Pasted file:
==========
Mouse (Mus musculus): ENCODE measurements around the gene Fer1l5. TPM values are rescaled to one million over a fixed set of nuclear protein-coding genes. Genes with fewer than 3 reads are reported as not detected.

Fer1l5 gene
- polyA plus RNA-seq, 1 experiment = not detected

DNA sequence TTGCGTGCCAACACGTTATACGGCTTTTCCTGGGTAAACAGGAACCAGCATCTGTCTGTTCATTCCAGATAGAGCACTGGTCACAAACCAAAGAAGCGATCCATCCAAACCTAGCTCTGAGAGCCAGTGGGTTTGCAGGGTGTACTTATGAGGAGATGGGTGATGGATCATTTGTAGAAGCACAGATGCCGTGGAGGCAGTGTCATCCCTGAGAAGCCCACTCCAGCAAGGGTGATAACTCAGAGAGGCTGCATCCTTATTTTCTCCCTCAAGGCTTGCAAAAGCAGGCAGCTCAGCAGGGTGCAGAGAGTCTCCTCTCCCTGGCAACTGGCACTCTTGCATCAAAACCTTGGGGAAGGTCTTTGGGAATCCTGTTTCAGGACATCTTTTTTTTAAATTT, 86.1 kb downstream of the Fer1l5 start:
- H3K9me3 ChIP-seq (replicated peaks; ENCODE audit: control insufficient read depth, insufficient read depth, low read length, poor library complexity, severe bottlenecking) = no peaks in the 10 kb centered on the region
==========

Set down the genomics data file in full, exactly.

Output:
Mouse (Mus musculus): ENCODE measurements around the gene Fer1l5. TPM values are rescaled to one million over a fixed set of nuclear protein-coding genes. Genes with fewer than 3 reads are reported as not detected.

Fer1l5 gene
- polyA plus RNA-seq, 1 experiment = not detected

DNA sequence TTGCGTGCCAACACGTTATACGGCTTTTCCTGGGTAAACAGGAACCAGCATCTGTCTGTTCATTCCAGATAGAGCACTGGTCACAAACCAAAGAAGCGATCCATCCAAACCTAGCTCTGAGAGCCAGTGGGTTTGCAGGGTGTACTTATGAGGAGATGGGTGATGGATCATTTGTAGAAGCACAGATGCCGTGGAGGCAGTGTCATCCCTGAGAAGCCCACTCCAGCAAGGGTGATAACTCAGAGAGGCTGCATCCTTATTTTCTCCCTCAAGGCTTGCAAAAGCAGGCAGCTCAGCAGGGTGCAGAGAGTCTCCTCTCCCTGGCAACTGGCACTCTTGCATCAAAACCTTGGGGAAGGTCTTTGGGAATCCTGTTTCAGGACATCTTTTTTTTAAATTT, 86.1 kb downstream of the Fer1l5 start:
- H3K9me3 ChIP-seq (replicated peaks; ENCODE audit: control insufficient read depth, insufficient read depth, low read length, poor library complexity, severe bottlenecking) = no peaks in the 10 kb centered on the region